Dr. Bruce Farber, chief of infectious diseases for the Northwell Health system, also stressed the importance of getting the vaccine, which if it doesn't completely prevent the illness, will modify its severity. The vaccine protects against four strains of influenza.
"I think the mistake many people make is that they think that if they get the flu after getting a flu shot that it was a failure," Farber said. "But many times, although it didn't prevent it, it made the flu less severe and can prevent hospitalization or complications."
Health officials underscore that state figures are lower than the actual number of flu cases because most people do not seek medical attention.
Other seasonal respiratory viruses in circulation include respiratory syncytial virus — RSV — coronavirus, rhinovirus, enterovirus, human meta-pneumovirus and parainfluenza virus, which despite its name, does not cause the flu.
The flu remains an ongoing health concern not only because of its contagiousness, but also because of its capacity to morph into pneumonia, which can be deadly.
Unvaccinated health care workers must wear "surgical" or "procedure" masks in the presence of patients, according to a state law in effect since the 2013-14 flu season.
“Health care personnel are routinely exposed to sick patients and are also in close contact with vulnerable patients,” State Health Commissioner Dr. Howard Zucker said in a statement. “The requirement that unvaccinated health care personnel wear a mask when patients are nearby protects both our critical health care workforce and at-risk New Yorkers."
An estimated 80,000 people died nationwide during the 2017-18 flu season, a total that included 200 children, according to the CDC. It was the highest flu-death toll in 40 years.
The high number of deaths arrived in the 100th anniversary year of the 1918 flu, the worst flu season in human history. An estimated 675,000 people died in the United States and 50 million worldwide. Within months, the pandemic killed more people than any other infectious illness in recorded history.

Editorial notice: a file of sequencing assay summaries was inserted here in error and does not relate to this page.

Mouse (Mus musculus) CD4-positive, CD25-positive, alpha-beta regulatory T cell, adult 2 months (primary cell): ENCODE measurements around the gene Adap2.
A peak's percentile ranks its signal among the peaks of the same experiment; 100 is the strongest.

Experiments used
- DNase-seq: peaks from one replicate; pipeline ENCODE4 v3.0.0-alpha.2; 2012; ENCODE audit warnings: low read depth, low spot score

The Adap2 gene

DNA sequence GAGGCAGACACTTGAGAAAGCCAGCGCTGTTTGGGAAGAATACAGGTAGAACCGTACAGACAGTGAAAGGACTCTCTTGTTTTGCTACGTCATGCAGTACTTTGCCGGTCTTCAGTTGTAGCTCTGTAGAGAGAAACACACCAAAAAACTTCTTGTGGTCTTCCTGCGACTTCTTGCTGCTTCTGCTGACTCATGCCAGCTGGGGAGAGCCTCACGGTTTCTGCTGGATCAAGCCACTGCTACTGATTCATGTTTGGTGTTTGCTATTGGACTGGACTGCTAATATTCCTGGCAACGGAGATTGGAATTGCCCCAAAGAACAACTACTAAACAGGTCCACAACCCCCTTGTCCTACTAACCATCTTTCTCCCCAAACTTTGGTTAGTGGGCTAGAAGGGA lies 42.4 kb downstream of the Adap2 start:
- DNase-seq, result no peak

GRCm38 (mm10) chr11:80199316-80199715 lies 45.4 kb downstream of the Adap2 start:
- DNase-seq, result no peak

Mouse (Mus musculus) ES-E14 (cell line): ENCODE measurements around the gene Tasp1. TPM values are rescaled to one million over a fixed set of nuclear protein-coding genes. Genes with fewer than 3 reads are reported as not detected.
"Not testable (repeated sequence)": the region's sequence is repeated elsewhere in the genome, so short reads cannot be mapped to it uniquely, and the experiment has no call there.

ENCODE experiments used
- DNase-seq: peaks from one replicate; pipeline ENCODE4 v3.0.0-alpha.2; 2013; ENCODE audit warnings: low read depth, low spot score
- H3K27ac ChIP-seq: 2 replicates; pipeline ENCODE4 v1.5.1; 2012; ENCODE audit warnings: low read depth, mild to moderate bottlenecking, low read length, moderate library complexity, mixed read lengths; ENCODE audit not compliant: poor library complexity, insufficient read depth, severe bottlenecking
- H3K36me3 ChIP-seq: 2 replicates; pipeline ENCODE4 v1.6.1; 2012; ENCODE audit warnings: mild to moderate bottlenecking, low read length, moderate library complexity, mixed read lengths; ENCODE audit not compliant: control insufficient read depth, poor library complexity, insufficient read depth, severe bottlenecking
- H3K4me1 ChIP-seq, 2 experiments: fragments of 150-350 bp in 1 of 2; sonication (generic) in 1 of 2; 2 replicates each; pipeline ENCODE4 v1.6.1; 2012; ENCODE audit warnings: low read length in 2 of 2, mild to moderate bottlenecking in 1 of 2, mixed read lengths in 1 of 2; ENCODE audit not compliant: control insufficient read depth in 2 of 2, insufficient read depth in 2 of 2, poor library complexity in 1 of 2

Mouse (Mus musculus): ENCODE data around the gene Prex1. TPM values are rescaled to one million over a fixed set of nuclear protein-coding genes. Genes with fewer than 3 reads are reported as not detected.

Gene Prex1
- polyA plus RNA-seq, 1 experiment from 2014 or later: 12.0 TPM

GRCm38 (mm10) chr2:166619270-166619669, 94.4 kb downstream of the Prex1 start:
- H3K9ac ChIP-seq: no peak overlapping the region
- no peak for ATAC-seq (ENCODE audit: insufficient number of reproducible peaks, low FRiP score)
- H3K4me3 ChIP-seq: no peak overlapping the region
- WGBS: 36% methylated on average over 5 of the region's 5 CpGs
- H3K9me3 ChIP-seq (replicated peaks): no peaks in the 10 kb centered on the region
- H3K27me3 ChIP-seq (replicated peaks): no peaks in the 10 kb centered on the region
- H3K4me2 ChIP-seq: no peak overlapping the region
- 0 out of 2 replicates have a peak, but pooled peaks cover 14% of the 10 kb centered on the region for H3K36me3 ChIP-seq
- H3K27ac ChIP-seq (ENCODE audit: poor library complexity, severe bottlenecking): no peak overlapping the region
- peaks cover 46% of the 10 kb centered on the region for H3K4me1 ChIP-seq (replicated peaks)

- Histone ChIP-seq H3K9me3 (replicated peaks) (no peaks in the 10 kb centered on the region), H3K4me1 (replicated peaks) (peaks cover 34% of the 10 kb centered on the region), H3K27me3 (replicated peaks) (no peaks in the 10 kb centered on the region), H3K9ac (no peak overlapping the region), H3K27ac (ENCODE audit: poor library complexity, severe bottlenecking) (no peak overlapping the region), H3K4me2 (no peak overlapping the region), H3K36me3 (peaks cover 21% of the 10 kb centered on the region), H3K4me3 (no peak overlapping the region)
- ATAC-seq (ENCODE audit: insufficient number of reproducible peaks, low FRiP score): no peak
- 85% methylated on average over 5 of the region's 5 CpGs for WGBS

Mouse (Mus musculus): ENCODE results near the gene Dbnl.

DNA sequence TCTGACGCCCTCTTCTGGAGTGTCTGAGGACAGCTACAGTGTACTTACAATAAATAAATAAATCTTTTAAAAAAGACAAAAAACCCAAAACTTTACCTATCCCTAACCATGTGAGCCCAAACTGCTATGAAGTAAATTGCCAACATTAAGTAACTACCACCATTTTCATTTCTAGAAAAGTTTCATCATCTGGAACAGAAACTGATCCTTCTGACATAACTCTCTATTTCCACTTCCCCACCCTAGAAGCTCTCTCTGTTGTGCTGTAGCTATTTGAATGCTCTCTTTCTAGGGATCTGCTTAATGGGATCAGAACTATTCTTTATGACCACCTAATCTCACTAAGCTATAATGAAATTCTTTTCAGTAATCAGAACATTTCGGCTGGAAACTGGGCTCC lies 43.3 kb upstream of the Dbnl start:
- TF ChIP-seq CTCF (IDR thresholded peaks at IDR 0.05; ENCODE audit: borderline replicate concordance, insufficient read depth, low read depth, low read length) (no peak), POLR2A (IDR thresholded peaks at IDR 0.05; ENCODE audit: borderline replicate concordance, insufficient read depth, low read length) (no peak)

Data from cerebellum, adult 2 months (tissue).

Simple measures can help limit influenza's spread.
"Cover your coughs and sneezes," Donelan said, "and perform hand-hygiene with either soap and water or alcohol-based hand rubs after blowing your nose. Avoid touching mucous membranes such as your eyes, nose and mouth."
Importance of vaccinations
SOURCE: State Health Department/Centers for Disease Control and Prevention
How to limit spread of influenza
SOURCE: Dr. Susan Donelan, Stony Brook University Renaissance School of Medicine
ALBANY — Influenza is officially prevalent in New York, with 1,230 cases confirmed statewide as of Saturday.
State Health Commissioner Howard Zucker announced the news Thursday, triggering a regulation to go into effect that requires all unvaccinated health care workers to wear surgical masks in areas where patients are typically present. Influenza and its complications have led to 923 hospitalizations across the state so far, and one child's death.
"The importance of getting vaccinated against influenza to protect yourself, as well as your family and friends, cannot be overstated," Zucker said. "Healthcare personnel are routinely exposed to sick patients and are also in close contact with vulnerable patients. The requirement...protects both our critical healthcare workforce and at-risk New Yorkers. I encourage all New Yorkers older than six months to get their influenza vaccine as soon as possible."
Flu season occurs primarily from October through May, often peaking in February.
The number of cases confirmed at labs in New York so far this season outpaces cases from the same time last year, when there were 891 cases confirmed as of Dec. 15. Last year's season, which was unusually vicious, peaked at 18,258 cases statewide as of Feb. 17. For comparison, previous seasons in New York peaked at 6,076 cases as of Feb. 11, 2017 and 6,422 cases as of March 12, 2016.
It was one of the deadliest in four decades. More than 80,000 Americans died of flu in the 2017-18 season, the Centers for Disease Control and Prevention said.
Saratoga County appears the hardest hit of all upstate counties this season with 28 cases confirmed. The Capital Region as a whole has had 77 cases confirmed.
New Yorkers can see just how prevalent the flu is near them using a new flu tracking platform published on the NYS Health Connector website. It includes a breakdown of confirmed cases by county, week and year dating back to 2015-16, making year-over-year comparisons possible.
It also shows which type of flu is prevalent (A, B or unspecified). So far this year, 1,140 of the 1,230 confirmed cases around New York are Type A.
State health officials are reminding New Yorkers that it's not too late to get vaccinated, noting that there's plenty of vaccine still available. While the vaccine is not always effective at preventing flu, studies have shown it can lessen the symptoms and duration of the illness.
By Bethany Bump
The state Department of Financial Services approved CVS Health's $69 billion acquisition of insurer Aetna on Monday morning, lifting the final barrier to the deal's closure.